13 August 2019

Understanding JCT 6.5.1 Non-negligent Liability

By Renovation Plan

Non-negligent liability, also known as JCT insurance can be complicated, so we’ve tried to put it in simple terms.

About the Party Wall Act 1996

JCT 6.5.1 Non-Negligent Liability is often referred to as JCT 21.2.1 Insurance, Party Wall insurance or JCT Liability. This is a form of cover which came into effect following the Party Wall Act 1996. The Act makes homeowners in England and Wales responsible for damage caused to a neighbouring property as a result of a building project.

In summary, the Act provides a framework for preventing and resolving a dispute in relation to party walls, boundary walls and excavations near neighbouring buildings. Under the Act, anyone planning to carry out work of this type must give adjoining owners notice of their intentions.

The act covers the following types of works:

  • New building on or at the boundary of two properties
  • Work to an existing party wall or structure
  • Excavation near to and/or below the foundation level of neighbouring properties.

What is Non-Negligent Insurance?

Typically, Non-negligent insurance gives homeowners protection against damage to third party property. Some stand-alone polices may even extend to cover the existing structure. This type of cover is needed when negligence, usually against your contractor, cannot be clearly established. A standard Public Liability Insurance policy will only indemnify the insured party (usually the contractor) against damage to third party property or persons which has resulted from their negligence. But what if the works cause damage to a neighbouring property and the contractor was not negligent?  This potentially leaves the property owner facing a substantial monetary claim without the protection of an insurance policy.

Why is it called JCT Insurance?

JCT standards for Joint Contracts Tribunal. This type of contract is often drawn up for specific, one-off building projects. There are a number of different types and versions but typically, the Contract will ask if this cover is required under Section 6.5.1 (formally known as Section 21.2.1).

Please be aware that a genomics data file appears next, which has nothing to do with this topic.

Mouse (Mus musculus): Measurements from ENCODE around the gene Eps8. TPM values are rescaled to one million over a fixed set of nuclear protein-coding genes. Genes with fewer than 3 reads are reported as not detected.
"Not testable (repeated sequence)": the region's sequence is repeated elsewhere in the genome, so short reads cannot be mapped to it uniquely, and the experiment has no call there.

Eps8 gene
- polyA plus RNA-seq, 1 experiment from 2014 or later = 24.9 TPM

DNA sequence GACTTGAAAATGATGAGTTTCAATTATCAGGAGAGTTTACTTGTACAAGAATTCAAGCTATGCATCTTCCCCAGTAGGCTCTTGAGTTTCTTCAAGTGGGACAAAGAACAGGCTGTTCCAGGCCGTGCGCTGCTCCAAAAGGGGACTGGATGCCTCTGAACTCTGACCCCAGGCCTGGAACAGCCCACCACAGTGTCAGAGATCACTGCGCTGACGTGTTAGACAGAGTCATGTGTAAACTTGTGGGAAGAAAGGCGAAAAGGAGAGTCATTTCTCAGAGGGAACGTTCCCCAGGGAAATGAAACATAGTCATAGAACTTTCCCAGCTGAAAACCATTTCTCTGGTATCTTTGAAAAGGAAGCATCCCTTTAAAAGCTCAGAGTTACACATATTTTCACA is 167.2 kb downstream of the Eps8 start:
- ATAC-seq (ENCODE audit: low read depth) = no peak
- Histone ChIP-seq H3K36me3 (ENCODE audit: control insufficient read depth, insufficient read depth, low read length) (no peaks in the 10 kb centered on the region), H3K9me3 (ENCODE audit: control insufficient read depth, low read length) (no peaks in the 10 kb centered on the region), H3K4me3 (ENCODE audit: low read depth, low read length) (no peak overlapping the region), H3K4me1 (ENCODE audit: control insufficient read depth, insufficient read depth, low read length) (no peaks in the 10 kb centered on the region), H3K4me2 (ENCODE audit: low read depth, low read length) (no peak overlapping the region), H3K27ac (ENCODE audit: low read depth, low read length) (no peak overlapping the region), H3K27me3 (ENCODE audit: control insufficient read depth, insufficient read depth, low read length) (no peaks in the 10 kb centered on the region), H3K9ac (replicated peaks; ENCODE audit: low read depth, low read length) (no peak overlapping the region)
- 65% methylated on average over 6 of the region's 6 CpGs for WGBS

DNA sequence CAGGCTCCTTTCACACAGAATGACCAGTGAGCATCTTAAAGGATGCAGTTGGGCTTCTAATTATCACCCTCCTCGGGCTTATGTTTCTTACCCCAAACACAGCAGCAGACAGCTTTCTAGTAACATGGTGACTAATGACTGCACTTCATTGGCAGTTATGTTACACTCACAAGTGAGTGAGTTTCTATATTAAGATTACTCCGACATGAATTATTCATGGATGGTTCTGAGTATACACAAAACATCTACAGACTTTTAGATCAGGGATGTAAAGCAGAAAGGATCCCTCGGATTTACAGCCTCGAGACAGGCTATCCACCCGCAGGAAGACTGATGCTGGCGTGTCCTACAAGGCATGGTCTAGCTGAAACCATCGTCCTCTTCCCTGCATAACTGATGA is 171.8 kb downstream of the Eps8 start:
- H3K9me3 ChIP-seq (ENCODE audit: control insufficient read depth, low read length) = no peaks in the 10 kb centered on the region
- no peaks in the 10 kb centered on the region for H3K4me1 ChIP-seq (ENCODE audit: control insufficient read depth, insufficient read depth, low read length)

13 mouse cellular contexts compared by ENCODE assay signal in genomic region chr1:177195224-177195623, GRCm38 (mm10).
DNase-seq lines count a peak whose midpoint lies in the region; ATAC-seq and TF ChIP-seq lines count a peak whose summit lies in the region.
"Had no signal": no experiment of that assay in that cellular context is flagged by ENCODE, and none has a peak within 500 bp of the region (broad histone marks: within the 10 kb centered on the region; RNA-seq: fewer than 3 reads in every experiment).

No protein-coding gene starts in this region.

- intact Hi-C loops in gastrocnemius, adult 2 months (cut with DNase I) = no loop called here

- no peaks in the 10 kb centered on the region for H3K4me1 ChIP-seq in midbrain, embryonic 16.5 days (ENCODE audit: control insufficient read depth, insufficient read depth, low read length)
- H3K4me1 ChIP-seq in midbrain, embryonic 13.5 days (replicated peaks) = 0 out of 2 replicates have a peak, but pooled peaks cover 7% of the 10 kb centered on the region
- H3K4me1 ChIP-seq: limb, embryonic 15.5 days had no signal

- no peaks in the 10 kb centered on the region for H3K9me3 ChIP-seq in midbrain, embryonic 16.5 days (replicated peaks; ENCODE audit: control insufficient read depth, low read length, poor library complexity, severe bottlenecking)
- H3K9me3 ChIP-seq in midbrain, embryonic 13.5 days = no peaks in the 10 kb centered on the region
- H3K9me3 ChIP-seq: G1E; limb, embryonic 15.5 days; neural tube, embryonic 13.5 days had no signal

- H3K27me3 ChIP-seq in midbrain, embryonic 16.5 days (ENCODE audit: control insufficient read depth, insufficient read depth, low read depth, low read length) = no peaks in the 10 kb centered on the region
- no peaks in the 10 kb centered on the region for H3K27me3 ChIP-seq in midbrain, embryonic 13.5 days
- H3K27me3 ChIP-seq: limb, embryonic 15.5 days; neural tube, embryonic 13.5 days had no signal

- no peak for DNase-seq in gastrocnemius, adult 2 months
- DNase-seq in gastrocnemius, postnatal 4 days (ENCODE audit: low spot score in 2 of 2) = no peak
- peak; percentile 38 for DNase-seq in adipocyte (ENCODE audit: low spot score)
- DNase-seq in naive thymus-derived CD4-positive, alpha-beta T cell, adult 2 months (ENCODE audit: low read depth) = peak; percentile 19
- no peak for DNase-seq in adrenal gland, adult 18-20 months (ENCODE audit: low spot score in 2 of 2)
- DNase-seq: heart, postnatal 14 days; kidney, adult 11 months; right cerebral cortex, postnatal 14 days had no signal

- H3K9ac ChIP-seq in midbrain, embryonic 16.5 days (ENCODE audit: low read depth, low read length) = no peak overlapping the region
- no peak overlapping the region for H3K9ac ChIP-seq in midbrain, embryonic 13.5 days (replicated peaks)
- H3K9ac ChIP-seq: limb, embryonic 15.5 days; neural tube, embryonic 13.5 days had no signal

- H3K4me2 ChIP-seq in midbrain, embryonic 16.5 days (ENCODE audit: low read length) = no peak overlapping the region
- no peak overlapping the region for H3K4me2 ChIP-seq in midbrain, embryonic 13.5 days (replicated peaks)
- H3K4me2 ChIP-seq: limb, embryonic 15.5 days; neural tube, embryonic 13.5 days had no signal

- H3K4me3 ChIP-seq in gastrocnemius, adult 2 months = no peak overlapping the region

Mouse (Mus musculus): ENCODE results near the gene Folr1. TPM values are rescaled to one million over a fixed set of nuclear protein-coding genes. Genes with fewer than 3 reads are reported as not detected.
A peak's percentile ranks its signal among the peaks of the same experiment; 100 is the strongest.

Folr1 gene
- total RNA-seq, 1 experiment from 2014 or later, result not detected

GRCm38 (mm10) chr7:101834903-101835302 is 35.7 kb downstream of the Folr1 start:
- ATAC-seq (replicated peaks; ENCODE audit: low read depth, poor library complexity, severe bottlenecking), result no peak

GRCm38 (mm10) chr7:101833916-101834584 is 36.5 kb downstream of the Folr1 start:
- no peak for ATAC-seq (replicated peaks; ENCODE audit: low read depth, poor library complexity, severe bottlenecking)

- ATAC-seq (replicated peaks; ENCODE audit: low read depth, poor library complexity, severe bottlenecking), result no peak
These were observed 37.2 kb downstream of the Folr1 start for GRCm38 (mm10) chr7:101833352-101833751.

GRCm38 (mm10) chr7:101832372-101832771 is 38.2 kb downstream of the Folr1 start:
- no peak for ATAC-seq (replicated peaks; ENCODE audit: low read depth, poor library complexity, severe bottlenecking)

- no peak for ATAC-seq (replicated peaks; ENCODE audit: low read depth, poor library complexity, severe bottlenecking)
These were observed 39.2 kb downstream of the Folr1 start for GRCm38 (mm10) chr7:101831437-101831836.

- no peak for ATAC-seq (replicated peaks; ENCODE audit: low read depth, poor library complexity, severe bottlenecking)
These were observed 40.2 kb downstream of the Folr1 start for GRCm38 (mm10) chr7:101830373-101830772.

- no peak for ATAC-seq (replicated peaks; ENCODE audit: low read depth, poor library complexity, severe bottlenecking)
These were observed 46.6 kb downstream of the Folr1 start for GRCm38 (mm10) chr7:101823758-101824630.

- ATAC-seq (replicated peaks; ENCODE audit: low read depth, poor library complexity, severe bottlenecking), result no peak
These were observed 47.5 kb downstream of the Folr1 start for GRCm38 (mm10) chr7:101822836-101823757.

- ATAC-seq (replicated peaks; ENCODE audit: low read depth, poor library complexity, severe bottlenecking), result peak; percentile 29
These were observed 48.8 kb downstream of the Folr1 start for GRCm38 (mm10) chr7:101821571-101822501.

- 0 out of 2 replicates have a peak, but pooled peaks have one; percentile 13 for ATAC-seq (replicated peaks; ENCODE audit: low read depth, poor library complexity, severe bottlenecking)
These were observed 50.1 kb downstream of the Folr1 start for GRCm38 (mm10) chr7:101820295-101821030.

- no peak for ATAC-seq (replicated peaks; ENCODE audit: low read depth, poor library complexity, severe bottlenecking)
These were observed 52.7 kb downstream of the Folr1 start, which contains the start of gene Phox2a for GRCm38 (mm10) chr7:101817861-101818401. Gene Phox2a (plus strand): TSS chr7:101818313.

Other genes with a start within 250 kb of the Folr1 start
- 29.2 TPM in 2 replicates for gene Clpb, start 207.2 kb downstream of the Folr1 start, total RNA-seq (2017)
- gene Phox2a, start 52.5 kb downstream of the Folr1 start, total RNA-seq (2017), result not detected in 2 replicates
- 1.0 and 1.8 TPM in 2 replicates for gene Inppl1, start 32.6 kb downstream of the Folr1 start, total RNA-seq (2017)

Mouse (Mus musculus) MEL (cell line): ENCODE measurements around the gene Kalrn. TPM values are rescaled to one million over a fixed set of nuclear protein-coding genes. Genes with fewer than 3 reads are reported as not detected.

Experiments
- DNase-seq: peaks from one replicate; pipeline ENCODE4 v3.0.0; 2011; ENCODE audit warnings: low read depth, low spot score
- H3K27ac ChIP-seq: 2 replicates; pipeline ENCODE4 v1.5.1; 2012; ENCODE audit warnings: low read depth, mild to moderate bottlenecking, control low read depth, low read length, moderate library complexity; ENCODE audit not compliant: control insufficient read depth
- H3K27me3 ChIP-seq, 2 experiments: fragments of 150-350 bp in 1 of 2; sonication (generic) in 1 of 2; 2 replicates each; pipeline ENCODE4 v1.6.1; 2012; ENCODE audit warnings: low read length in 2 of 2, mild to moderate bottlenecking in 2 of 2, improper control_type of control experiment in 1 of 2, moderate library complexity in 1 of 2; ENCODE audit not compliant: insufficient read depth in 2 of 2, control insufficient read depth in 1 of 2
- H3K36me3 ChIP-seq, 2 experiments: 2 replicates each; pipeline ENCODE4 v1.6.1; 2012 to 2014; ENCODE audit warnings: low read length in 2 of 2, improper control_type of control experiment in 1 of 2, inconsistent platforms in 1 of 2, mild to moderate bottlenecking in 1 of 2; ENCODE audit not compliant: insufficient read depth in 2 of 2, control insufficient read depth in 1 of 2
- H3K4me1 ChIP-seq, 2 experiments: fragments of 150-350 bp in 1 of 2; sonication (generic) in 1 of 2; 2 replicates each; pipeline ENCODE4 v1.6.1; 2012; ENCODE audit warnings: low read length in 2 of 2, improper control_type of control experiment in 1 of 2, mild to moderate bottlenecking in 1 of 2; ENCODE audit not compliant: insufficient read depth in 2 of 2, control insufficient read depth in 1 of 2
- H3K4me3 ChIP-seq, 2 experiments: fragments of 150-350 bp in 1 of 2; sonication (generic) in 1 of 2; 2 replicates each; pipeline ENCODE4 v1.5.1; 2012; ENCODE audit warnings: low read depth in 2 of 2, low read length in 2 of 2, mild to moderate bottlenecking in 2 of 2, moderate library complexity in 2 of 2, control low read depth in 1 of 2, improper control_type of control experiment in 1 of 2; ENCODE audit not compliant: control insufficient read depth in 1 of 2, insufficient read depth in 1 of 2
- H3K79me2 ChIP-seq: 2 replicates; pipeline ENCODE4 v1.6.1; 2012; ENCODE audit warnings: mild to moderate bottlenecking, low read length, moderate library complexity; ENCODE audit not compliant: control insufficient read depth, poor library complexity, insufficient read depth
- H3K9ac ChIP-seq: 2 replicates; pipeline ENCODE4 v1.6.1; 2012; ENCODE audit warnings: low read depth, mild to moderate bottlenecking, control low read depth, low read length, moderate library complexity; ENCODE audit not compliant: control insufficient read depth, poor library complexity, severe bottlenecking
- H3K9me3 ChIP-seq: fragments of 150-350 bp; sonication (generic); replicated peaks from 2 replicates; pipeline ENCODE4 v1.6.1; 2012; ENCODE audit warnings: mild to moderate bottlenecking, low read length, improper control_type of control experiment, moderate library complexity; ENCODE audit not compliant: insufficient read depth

Cover can be obtained by either the property owner or the main contractor. It is often stipulated within the contract that cover must be insured in Joint Names between the property owner and the Contractor.

What is the insurance actually covering?

This cover is usually treated as an extension to the property owners Public Liability policy unless the insured has taken out a stand-alone policy. Public Liability insurance requires a negligent act to have caused the damage. However this cover extends to include damage caused where there are no negligent acts. i.e major groundworks resulting in cracking to a neighbouring property.

The types of perils covered include: subsidence, heave, collapse, vibrations or weakening/removal of support or the lowering of ground water consequent upon carrying out the contract works.

It is important that when assessing the indemnity limit for your Party Wall insurance that you consider the value of the properties around you. Usually, the limit of indemnity provided starts at £1,000,000.

If you are working on a project and think you need JCT insurance we can help with our specialist policy. You can get a quote by clicking here.

Would you like more information on JCT insurance?

JCT insurance can be a complicated topic, which is why we’ve put together some helpful advice for you. If you would like to speak to our team about JCT insurance, you can get in touch here.